Where did art originate (evolutionarily) and why? Can we even define art? Is there a common denominator that characterizes all the arts? What is “aesthetic experience”? The present paper sets out to relaunch these and similar questions by integrating original perspectives and hypotheses from disciplines as different as philosophical aesthetics, evolutionary biology, human ethology, anthropology, cognitive science and developmental psychology. In particular, the paper examines the interdisciplinary ideas and hypotheses of the evolution of the arts developed by American evolutionary scholar Ellen Dissanayake over more than forty years of her intellectual career. Dissanayake’s hypotheses, along with her self-education as an interdisciplinary scholar and her unconventional academic career, are described in the paper and her ideas are reassessed in light of some recent research developments in evolutionary biology and cognitive sciences, with special attention to the ecological (and therefore habitual) nature of the human aesthetic attitude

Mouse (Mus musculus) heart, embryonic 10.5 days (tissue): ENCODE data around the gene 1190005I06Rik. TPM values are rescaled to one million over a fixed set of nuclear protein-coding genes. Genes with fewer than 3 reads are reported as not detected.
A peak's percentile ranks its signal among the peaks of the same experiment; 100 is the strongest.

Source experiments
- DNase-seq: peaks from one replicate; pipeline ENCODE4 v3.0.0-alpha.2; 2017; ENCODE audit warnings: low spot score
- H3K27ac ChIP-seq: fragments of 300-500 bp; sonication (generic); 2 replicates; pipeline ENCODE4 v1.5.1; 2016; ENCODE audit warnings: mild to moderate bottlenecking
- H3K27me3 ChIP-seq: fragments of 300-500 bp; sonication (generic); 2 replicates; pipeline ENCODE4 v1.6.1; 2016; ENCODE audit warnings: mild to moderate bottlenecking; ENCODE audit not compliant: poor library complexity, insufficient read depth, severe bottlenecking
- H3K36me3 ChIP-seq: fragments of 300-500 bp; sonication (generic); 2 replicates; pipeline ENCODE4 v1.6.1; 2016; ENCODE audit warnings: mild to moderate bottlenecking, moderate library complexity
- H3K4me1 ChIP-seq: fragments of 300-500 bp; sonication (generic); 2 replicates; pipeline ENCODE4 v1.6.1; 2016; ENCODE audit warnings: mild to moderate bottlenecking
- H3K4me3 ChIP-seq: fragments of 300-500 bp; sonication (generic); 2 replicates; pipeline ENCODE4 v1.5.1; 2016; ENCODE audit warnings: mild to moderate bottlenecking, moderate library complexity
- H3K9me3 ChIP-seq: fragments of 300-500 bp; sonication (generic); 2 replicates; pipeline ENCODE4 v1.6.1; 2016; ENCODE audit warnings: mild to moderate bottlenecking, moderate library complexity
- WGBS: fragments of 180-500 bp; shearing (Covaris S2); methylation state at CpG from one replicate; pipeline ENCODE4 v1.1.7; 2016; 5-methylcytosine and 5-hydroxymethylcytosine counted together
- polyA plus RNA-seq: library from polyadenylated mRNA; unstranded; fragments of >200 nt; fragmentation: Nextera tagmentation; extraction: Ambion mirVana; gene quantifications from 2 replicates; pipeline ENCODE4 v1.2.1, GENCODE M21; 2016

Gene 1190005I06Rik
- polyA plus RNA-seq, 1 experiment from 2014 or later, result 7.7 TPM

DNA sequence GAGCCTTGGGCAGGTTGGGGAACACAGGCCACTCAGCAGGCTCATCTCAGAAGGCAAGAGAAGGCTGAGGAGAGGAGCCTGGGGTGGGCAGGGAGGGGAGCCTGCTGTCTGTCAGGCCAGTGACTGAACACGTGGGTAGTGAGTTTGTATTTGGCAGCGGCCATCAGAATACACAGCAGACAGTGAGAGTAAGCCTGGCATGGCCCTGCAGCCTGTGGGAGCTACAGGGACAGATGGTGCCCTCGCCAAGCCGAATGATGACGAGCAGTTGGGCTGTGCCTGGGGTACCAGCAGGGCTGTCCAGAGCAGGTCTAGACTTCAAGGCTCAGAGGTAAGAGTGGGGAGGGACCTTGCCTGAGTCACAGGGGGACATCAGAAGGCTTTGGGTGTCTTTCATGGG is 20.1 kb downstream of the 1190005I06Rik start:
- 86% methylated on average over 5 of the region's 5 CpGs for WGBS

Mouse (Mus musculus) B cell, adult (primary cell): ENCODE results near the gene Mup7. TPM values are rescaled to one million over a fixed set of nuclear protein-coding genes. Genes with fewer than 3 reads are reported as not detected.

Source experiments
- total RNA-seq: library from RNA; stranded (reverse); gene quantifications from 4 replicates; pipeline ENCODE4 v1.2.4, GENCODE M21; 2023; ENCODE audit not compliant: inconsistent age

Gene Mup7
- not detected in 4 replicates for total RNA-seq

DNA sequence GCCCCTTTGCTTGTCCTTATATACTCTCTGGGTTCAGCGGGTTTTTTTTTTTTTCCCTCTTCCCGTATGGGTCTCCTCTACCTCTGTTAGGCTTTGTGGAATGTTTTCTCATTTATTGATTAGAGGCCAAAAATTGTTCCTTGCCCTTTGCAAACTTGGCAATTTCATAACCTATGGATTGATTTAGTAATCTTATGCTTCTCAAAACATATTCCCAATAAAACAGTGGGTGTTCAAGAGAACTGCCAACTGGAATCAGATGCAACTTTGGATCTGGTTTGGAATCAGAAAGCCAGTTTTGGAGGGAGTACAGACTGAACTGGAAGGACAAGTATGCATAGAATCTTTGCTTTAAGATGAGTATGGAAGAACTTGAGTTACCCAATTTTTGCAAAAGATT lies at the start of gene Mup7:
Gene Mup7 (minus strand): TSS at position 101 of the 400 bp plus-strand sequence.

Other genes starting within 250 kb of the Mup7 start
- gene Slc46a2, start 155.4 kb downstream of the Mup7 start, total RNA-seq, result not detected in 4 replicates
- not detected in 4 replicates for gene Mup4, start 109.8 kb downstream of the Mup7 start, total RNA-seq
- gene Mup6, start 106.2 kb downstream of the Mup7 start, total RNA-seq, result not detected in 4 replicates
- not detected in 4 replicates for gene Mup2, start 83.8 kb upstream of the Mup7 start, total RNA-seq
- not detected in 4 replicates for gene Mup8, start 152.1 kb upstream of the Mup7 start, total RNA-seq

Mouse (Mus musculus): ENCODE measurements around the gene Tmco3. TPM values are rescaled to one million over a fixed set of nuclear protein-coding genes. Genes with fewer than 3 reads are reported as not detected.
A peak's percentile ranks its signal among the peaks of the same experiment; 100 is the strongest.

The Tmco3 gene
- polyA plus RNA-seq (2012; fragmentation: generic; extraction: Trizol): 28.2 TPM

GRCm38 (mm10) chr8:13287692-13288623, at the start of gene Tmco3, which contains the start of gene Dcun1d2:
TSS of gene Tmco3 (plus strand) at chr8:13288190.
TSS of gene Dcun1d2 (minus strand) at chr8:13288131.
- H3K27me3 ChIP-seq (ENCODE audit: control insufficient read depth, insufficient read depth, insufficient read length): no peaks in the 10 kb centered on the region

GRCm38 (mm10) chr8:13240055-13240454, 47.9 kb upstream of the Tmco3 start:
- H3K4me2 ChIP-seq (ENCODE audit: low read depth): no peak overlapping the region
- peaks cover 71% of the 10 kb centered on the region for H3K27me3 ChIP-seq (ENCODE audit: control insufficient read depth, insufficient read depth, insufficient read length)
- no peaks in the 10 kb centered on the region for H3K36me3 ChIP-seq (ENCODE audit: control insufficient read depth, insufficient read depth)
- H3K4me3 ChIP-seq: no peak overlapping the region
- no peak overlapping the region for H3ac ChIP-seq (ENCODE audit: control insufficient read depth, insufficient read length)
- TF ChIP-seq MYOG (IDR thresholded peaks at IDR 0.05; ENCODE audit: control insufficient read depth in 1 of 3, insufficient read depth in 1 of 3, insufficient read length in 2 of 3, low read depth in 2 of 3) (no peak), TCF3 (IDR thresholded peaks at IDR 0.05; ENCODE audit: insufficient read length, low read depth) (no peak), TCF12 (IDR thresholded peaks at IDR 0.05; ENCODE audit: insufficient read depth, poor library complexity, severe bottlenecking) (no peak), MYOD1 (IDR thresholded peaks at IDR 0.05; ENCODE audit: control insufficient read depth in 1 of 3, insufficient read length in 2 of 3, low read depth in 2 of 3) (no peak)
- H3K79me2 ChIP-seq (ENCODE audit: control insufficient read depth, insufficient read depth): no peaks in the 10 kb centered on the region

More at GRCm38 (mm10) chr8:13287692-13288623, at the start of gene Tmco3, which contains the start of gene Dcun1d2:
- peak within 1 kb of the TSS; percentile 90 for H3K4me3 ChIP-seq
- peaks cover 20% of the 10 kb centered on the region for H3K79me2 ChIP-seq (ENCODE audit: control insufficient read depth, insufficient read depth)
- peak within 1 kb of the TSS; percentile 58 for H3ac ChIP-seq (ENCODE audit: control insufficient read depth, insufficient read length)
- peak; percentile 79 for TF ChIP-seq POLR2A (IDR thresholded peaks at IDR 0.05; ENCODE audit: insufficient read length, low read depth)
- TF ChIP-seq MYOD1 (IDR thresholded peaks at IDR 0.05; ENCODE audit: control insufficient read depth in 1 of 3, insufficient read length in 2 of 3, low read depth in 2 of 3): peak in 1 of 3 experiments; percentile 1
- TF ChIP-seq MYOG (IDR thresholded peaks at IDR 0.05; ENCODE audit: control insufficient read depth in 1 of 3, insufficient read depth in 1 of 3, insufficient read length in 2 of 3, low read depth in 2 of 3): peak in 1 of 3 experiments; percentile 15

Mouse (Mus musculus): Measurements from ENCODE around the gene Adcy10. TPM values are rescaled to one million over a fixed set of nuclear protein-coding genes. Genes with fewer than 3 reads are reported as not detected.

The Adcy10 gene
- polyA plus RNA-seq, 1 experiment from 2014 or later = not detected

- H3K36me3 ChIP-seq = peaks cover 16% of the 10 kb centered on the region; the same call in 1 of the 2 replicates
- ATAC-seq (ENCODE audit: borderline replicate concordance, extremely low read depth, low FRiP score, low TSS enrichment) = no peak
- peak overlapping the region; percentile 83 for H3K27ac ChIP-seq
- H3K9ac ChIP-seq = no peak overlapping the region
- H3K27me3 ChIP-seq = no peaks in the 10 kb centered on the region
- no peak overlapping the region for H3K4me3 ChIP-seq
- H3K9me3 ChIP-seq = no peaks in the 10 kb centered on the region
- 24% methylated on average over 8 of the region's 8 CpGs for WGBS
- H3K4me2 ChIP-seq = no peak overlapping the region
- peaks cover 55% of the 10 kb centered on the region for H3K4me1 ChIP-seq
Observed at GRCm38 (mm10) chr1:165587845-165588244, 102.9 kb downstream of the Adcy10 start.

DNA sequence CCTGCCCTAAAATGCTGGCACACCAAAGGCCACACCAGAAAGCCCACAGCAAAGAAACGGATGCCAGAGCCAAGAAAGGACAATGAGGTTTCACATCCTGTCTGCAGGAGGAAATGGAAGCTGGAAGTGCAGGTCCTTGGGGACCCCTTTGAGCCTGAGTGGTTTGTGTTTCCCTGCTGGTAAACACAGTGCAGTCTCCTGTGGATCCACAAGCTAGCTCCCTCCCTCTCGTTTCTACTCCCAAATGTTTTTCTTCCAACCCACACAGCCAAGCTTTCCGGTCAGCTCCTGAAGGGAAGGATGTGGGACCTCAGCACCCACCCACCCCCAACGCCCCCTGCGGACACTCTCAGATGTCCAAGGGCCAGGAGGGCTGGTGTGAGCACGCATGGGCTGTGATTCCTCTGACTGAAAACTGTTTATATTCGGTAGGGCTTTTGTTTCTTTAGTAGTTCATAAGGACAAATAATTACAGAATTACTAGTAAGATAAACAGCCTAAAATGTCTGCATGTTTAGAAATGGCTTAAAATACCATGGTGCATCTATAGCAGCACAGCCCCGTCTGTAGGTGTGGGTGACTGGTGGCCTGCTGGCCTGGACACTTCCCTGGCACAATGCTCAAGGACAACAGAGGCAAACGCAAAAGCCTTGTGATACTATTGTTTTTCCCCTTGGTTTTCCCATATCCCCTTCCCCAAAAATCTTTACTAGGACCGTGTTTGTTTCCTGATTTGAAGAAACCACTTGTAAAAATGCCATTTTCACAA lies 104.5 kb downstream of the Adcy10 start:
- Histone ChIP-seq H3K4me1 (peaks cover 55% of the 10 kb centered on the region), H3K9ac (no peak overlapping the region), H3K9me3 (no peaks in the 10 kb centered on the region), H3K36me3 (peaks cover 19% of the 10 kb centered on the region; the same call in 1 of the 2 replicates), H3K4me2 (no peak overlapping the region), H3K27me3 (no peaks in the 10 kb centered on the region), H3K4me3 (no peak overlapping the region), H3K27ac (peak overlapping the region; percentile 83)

Aesthetics After Darwin, Dewey, and Dissanayake: a Reassessment / Mariagrazia Portera; Ellen Dissanayake. - In: AZIMUTH. - ISSN 2282-4863. - STAMPA. - (2022), pp. 147-164.

Aesthetics After Darwin, Dewey, and Dissanayake: a Reassessment

Mariagrazia Portera
;
Ellen Dissanayake
2022

Abstract

Where did art originate (evolutionarily) and why? Can we even define art? Is there a common denominator that characterizes all the arts? What is “aesthetic experience”? The present paper sets out to relaunch these and similar questions by integrating original perspectives and hypotheses from disciplines as different as philosophical aesthetics, evolutionary biology, human ethology, anthropology, cognitive science and developmental psychology. In particular, the paper examines the interdisciplinary ideas and hypotheses of the evolution of the arts developed by American evolutionary scholar Ellen Dissanayake over more than forty years of her intellectual career. Dissanayake’s hypotheses, along with her self-education as an interdisciplinary scholar and her unconventional academic career, are described in the paper and her ideas are reassessed in light of some recent research developments in evolutionary biology and cognitive sciences, with special attention to the ecological (and therefore habitual) nature of the human aesthetic attitude
147
164
Mariagrazia Portera; Ellen Dissanayake
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Utilizza questo identificativo per citare o creare un link a questo documento: https://hdl.handle.net/2158/1283339
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